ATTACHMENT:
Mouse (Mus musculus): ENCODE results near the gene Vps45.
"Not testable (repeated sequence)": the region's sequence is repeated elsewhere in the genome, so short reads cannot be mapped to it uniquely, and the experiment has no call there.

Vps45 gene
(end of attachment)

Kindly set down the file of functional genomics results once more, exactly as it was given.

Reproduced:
Mouse (Mus musculus): ENCODE results near the gene Vps45.
"Not testable (repeated sequence)": the region's sequence is repeated elsewhere in the genome, so short reads cannot be mapped to it uniquely, and the experiment has no call there.

Vps45 gene